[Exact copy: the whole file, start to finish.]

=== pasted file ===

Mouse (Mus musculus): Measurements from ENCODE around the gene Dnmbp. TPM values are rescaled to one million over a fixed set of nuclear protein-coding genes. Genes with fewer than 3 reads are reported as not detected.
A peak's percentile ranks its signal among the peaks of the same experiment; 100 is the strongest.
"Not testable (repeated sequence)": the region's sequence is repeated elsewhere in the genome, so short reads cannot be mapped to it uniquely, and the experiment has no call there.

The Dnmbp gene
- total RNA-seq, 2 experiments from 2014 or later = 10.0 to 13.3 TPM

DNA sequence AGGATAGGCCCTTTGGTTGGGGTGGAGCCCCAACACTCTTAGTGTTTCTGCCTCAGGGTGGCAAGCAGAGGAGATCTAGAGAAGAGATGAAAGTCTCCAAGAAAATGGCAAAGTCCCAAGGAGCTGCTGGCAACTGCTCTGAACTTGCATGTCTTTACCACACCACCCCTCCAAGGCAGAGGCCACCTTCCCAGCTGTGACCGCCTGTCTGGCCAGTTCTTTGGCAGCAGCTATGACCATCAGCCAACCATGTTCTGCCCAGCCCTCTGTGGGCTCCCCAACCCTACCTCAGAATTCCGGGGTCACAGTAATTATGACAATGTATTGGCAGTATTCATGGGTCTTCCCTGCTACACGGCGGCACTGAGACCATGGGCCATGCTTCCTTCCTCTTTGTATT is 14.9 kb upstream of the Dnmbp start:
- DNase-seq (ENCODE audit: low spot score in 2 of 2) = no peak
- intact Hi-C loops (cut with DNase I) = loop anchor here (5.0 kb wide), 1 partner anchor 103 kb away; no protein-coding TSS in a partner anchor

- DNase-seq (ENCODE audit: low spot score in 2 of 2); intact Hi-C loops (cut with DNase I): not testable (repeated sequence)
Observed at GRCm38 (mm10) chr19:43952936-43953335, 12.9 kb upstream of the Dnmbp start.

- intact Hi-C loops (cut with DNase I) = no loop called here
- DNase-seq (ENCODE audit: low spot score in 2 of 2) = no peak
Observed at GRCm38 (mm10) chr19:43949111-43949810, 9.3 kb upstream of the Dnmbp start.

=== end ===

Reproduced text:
Mouse (Mus musculus): Measurements from ENCODE around the gene Dnmbp. TPM values are rescaled to one million over a fixed set of nuclear protein-coding genes. Genes with fewer than 3 reads are reported as not detected.
A peak's percentile ranks its signal among the peaks of the same experiment; 100 is the strongest.
"Not testable (repeated sequence)": the region's sequence is repeated elsewhere in the genome, so short reads cannot be mapped to it uniquely, and the experiment has no call there.

The Dnmbp gene
- total RNA-seq, 2 experiments from 2014 or later = 10.0 to 13.3 TPM

DNA sequence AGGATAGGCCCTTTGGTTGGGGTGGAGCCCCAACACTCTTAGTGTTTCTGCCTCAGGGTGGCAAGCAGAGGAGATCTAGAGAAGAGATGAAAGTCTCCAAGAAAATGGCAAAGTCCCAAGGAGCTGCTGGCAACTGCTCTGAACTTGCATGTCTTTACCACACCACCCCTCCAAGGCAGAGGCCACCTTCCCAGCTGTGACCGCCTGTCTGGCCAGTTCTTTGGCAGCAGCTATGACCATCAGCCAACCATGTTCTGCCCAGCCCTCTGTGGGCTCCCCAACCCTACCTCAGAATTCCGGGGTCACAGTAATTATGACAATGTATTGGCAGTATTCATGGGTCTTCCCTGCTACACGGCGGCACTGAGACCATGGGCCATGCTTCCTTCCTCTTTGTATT is 14.9 kb upstream of the Dnmbp start:
- DNase-seq (ENCODE audit: low spot score in 2 of 2) = no peak
- intact Hi-C loops (cut with DNase I) = loop anchor here (5.0 kb wide), 1 partner anchor 103 kb away; no protein-coding TSS in a partner anchor

- DNase-seq (ENCODE audit: low spot score in 2 of 2); intact Hi-C loops (cut with DNase I): not testable (repeated sequence)
Observed at GRCm38 (mm10) chr19:43952936-43953335, 12.9 kb upstream of the Dnmbp start.

- intact Hi-C loops (cut with DNase I) = no loop called here
- DNase-seq (ENCODE audit: low spot score in 2 of 2) = no peak
Observed at GRCm38 (mm10) chr19:43949111-43949810, 9.3 kb upstream of the Dnmbp start.